The Business of Startups Is Business

As the economy slumps, many entrepreneurs are looking past consumer Web sites to focus on products and services for companies

As far as entrepreneur Dries Buytaert is concerned, a startup with smart ideas and driven people has a good chance of surviving, whatever the economic climate. "Make sure you have a solid business plan and you've done your homework and are passionate about what you are doing, and people will recognize your potential," says Buytaert, who in 2001 came up with a new way for people to collaborate online and publish Web content. His idea turned into Drupal, a project that draws together software developers from around the world who collectively tinker with and add features to the content management system made available for free.

Seven years on, as he tries to turn his idea into a successful business, Buytaert isn't taking any chances. He and fellow entrepreneur Jay Batson co-founded Acquia and have raised $7 million to help them in their quest to widen the use of Drupal. More than 700 contributors now work on some 2,000 features for the so-called open-source software, which is used by Sony BMG Music, Warner Music Group (WMG), Forbes, The Onion, Harvard University, Time Warner's (TWX) AOL, Amnesty International, and more than 250,000 other companies to manage their Web sites.

Buytaert is among a handful of innovators who are building businesses and products aimed at other companies and who were identified in a survey of venture capitalists and BusinessWeek editors and readers as some of this year's most promising young technology entrepreneurs. Many of these 30-and-under innovators buck the trend that has lured scores of entrepreneurs to green technology and consumer-focused online services, such as social networks and so-called widgets that let Web users append games, videos, and the like to personal profiles.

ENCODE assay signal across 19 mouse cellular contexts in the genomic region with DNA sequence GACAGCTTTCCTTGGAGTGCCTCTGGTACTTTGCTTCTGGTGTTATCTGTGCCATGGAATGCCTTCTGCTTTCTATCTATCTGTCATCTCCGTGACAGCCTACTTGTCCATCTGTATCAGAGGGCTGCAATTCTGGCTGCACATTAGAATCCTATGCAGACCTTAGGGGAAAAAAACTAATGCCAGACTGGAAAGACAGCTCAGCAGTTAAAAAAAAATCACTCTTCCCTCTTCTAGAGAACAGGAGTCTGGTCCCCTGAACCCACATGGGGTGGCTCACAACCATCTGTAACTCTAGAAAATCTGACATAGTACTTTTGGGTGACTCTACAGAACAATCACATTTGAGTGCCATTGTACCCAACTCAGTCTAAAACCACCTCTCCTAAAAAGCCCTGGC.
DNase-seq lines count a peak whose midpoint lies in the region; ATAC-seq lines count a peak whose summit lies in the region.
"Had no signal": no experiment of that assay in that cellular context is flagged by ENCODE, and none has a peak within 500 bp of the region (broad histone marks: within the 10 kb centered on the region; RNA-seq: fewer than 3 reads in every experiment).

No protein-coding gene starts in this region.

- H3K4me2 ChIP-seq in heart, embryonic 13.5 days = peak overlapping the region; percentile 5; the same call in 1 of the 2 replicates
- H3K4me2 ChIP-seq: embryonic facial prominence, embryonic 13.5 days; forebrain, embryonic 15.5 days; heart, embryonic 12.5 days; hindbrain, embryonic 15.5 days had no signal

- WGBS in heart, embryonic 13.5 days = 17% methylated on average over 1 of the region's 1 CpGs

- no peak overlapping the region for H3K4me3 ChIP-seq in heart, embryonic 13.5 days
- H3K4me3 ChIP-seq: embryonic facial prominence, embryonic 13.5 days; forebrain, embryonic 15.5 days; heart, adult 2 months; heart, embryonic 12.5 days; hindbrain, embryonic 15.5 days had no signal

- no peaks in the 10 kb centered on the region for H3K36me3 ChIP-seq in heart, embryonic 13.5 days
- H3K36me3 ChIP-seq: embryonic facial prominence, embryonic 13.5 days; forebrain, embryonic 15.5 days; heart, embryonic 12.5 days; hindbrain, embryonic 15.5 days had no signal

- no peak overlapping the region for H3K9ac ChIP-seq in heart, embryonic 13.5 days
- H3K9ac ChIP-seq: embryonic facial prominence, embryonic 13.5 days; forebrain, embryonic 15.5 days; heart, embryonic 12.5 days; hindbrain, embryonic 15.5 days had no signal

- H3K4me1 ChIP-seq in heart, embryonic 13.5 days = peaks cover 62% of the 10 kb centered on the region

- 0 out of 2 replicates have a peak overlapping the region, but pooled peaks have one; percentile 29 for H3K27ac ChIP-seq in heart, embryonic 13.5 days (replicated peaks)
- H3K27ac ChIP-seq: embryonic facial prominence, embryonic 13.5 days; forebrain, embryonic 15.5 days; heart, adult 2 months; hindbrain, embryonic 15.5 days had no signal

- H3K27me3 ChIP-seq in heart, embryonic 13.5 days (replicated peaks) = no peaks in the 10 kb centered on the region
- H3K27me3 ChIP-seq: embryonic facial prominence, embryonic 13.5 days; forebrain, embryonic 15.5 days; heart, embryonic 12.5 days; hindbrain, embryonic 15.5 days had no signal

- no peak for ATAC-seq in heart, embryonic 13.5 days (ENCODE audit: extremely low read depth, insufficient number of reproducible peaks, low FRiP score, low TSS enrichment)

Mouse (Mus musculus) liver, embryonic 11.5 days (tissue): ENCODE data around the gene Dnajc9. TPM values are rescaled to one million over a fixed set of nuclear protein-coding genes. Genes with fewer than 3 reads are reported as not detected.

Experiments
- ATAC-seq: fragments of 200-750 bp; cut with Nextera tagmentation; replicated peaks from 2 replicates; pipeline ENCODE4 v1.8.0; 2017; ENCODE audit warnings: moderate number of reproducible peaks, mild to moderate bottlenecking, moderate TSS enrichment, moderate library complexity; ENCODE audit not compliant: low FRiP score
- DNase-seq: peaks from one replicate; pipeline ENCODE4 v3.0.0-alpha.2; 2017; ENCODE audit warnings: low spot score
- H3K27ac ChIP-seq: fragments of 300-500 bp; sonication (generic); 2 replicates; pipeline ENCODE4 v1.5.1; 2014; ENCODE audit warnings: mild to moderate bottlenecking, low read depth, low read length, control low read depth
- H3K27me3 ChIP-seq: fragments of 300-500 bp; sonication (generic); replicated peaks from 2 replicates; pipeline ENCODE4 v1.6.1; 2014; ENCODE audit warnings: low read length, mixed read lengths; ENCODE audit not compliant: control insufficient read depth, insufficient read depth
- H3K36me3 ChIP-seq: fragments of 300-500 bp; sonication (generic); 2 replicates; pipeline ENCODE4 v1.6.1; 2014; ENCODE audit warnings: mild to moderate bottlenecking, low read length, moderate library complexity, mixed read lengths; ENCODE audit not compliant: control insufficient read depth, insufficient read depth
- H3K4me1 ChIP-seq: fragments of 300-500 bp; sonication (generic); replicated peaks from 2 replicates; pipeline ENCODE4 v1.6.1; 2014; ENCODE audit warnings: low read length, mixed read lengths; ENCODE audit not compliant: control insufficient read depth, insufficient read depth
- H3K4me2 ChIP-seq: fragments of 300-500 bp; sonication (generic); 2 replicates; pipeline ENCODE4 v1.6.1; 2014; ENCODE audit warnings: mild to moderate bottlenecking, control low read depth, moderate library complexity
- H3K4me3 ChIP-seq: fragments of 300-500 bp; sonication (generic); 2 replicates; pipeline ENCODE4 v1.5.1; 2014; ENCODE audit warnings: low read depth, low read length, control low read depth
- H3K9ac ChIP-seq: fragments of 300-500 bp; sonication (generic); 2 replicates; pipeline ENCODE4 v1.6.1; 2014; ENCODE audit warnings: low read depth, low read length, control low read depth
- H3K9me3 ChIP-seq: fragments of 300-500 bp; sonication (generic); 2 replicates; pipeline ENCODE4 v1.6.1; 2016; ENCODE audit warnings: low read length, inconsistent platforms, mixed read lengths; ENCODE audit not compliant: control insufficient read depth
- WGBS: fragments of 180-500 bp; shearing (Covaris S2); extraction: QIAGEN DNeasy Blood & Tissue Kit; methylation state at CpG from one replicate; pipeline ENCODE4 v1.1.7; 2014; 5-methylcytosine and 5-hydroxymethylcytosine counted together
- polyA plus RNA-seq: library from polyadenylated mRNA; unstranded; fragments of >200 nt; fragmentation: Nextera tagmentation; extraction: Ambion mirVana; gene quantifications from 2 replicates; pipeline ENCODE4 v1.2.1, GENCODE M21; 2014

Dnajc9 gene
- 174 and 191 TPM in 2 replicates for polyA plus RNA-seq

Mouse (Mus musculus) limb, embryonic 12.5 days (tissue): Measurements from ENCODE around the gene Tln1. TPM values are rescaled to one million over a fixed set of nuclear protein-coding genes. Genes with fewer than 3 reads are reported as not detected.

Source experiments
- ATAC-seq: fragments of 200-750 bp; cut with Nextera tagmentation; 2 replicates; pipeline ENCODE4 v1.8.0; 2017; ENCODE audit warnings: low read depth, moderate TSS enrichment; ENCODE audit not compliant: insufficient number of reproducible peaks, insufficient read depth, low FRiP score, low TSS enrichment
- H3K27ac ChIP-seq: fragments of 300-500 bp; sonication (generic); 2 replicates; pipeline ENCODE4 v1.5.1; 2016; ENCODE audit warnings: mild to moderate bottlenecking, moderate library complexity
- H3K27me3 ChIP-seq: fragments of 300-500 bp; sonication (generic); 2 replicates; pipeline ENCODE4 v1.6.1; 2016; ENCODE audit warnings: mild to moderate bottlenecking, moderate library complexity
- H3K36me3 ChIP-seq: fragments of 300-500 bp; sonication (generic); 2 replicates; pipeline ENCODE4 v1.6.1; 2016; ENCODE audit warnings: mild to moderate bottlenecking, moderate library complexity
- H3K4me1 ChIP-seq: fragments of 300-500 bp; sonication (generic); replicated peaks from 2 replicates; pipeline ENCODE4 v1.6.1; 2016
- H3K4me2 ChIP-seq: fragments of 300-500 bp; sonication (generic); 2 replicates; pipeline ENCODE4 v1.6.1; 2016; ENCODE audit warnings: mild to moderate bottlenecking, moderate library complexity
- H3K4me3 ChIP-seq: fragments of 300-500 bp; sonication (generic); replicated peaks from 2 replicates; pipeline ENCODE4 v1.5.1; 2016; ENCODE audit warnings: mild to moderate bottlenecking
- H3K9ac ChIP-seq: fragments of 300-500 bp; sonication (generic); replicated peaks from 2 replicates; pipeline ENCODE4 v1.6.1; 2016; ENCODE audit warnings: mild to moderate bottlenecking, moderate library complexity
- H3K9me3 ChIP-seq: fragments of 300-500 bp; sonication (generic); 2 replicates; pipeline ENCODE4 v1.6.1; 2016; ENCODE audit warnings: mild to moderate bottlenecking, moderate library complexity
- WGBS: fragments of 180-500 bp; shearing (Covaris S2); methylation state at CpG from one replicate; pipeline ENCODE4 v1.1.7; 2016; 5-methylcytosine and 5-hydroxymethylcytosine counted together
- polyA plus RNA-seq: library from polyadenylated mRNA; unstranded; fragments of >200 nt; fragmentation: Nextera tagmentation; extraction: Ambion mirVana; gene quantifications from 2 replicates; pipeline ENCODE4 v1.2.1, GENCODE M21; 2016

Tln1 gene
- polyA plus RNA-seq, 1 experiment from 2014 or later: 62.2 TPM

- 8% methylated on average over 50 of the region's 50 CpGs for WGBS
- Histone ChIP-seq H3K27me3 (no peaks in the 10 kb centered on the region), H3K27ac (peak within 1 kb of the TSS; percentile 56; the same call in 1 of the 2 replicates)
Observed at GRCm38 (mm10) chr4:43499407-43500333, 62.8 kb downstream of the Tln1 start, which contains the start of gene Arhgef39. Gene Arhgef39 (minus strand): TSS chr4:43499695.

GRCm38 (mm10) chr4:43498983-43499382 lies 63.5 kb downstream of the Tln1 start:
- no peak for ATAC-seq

"Natural Evolution"

To be sure, venture capitalists are still eagerly funding startups specializing in green tech and the class of consumer-facing online businesses grouped under the Web 2.0 heading. Clean-tech companies garnered $2.52 billion in funding last year, a 79% increase from 2006, according to Dow Jones VentureSource. Web 2.0 businesses raised $1.34 billion, an 87% increase from 2006. By contrast, startups focused on information technology for enterprises raised $1.98 billion, an 18% decline from 2006.

Still, some of the most promising startups are eschewing products that have a faddish, me-too look and feel, attempting to form companies they hope will have a more lasting business model, say venture capitalists. "You are starting to see the Internet and small business become an interesting area," says Jeff Fagnan, partner at Atlas Venture, which this year plans to "fund multiple investments" in companies that cater to businesses. "As certain areas of consumer Internet are becoming saturated, it's the natural evolution."

In the second half of 2008, Acquia will release a new, souped-up version of Drupal software and make it available to companies for free. Buytaert will try to make money through sales of related support services. In December, Acquia raised its funding from North Bridge Venture Partners, Sigma Partners, and 2 Next Page

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